“This was such a passion project that I thought maybe it was a little self-indulgent,” says Josh Groban. “But show after show, I would meet fans and they would say ‘When are you going to do a Broadway album?’ And any time I would dip my toes into that world, they went nuts. So I thought, maybe this is actually a win-win—maybe not only is this something I really wanted to make for a long time, but the fans really frickin’ want to hear this album.”
Groban, who has sold over 25 million records worldwide, sat down at Pandora’s New York City offices for an exclusive conversation about his new album, Stages. The record marks the first time that the singer has dedicated an entire project to songs that originated in musical theater. (In addition to the interview, Groban worked with Pandora worked to curate a custom mixtape, launching today, featuring his favorite songs from a wider range of Broadway
“I’m surprised I haven’t done an album like this sooner,” he says. “I got the bug for this kind of music very early in my life. My parents had the wherewithal to pull us away from MTV and Nickelodeon and take us out to see shows. But I wanted to make sure that I was in the right place in my life, that I could tell these stories and have lived through some of them, that vocally I could really tackle them.”
The selections on Stages range from more traditional Broadway classics (“Over the Rainbow,” “You’ll Never Walk Alone”) to songs that have become standards for a new generation (“Bring Him Home” from Les Miserables, A Chorus Line’s “What I Did for Love”). Kelly Clarkson joins Groban on “All I Ask of You” from The Phantom of the Opera, and Audra McDonald duets on Carousel’s “If I Loved You.” Stages includes three songs written by the incomparable Stephen Sondheim, and Groban even took on “Pure Imagination,” Gene Wilder’s theme from Charlie and the Chocolate Factory.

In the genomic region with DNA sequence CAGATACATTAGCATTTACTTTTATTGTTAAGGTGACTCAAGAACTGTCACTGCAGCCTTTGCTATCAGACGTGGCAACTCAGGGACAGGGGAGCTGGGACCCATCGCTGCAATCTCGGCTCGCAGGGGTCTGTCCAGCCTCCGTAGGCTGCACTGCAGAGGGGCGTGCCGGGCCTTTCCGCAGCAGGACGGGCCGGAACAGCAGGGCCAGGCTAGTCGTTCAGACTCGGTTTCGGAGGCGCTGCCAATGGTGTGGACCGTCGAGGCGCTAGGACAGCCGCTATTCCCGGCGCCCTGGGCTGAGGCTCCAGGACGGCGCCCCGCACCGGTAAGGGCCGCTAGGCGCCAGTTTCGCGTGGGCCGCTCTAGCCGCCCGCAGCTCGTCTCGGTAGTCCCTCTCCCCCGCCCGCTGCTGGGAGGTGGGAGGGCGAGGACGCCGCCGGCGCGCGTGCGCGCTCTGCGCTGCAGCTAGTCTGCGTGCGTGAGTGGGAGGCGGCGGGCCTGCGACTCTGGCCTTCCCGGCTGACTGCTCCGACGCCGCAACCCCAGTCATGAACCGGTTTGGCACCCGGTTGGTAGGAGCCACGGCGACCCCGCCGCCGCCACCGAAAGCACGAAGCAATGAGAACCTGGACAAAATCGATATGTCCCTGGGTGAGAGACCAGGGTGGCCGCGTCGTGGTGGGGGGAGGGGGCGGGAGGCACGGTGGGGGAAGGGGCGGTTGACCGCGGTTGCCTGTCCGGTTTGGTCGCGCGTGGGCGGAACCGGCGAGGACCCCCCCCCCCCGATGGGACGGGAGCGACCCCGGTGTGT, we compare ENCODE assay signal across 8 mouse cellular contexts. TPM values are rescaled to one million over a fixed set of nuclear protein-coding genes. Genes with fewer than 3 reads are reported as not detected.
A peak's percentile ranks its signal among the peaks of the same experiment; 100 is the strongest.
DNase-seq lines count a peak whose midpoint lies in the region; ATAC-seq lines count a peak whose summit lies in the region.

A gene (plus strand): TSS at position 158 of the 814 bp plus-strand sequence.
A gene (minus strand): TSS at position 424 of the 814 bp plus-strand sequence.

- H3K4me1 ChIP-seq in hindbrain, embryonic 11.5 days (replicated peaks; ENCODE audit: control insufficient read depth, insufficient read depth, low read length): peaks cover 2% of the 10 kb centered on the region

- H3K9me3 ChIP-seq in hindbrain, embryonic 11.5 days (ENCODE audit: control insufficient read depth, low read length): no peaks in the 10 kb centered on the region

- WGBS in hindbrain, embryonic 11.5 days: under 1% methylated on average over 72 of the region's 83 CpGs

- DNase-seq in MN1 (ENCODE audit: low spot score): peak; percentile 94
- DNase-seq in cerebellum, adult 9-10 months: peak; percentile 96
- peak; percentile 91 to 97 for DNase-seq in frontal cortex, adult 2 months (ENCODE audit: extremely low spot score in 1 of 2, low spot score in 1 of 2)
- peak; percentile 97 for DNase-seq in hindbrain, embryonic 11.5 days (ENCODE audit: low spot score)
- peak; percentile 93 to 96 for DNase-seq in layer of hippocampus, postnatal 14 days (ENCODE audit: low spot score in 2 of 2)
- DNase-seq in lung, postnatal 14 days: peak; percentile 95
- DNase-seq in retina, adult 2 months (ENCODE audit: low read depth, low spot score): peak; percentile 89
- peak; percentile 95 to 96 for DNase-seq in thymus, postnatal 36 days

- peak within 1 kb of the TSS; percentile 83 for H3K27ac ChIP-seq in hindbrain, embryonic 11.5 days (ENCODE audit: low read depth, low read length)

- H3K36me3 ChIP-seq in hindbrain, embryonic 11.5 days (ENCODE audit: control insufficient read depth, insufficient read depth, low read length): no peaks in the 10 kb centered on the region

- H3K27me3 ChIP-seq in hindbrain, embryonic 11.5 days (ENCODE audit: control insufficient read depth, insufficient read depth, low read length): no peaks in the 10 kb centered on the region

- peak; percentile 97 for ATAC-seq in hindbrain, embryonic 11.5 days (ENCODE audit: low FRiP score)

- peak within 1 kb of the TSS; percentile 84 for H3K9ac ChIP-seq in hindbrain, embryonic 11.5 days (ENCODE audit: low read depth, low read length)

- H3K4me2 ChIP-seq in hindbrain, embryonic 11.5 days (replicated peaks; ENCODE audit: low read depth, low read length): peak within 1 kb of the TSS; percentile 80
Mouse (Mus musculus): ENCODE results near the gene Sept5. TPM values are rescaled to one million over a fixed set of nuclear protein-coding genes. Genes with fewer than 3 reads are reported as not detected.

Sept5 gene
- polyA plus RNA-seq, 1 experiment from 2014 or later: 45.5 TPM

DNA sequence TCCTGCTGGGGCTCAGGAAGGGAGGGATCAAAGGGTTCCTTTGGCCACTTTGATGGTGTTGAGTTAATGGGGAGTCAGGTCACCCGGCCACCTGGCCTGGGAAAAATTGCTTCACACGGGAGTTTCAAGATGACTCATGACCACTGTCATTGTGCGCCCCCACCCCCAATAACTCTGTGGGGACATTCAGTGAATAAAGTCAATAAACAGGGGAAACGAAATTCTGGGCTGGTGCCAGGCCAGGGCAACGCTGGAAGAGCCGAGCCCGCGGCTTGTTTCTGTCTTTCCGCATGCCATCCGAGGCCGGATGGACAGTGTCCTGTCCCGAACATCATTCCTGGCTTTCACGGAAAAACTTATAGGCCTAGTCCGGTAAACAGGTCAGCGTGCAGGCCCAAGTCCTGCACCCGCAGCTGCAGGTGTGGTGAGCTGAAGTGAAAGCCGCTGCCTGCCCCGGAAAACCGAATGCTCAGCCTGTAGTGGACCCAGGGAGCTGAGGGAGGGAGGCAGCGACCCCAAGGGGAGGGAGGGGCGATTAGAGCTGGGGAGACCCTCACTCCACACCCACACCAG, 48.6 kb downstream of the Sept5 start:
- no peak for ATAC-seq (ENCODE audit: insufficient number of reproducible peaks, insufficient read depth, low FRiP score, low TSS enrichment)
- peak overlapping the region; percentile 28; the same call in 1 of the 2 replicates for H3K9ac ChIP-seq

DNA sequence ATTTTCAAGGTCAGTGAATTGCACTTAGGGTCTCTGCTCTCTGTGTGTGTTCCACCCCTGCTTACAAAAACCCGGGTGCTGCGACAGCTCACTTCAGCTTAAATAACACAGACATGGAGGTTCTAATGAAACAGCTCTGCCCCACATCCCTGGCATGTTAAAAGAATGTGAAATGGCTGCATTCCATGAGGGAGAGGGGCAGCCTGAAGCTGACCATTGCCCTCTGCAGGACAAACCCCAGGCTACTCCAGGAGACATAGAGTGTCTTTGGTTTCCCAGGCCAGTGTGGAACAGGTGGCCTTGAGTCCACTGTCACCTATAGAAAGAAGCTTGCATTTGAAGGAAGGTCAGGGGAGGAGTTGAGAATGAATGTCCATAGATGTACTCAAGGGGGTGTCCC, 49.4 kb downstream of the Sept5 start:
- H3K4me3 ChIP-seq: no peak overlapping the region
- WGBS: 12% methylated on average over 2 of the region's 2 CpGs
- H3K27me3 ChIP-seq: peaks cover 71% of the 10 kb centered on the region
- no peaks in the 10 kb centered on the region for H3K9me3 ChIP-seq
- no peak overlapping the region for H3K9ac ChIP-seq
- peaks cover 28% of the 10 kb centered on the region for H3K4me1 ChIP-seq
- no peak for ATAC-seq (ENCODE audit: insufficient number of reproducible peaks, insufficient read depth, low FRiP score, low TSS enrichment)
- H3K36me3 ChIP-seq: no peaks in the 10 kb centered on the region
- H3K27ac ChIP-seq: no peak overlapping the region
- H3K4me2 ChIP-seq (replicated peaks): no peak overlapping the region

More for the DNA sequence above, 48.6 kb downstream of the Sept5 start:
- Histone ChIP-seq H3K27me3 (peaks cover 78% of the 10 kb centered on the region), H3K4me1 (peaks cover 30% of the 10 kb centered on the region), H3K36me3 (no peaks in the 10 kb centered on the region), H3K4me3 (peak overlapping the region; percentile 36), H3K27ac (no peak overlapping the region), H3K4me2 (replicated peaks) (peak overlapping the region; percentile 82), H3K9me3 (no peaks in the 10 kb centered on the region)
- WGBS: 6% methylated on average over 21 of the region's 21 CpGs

“We picked songs that I grew up loving, and I felt like, at least for a first record like this, they needed to be from shows that I experienced personally and really know in-depth,” says Groban. “The songs that had the most personal stories were the ones that had to be on the record. ‘All I Ask of You’ was the first song I ever sang in my whole career. That’s full circle, so I needed to find a really kick-ass duet partner, and Kelly Clarkson was just amazing.”
Singing material from musical theater even allowed Groban to draw on his acting chops, which he’s displayed in numerous film and television appearances, including roles on The Office and Parks and Recreation. While he’s working on finding the best way to take the Stages songs back to the stage (“There wasn’t a moment that went by recording this album when I wasn’t thinking about how cool the live show could be”), for now Josh Groban is also still sorting out how his performances of such classic compositions fits into their legacy.
“Singing songs that have been sung hundreds of times, the self-conscious, self-critical side of me says ‘Why me? What am I doing here?’ I feel that way half the time I go out on stage—‘What are these people doing here?’ I needed to say that, OK, there have been a hundred people who have sung this song, but I haven’t sung it yet. And if somebody likes my version, then it would have been worth it.”
By Alan Light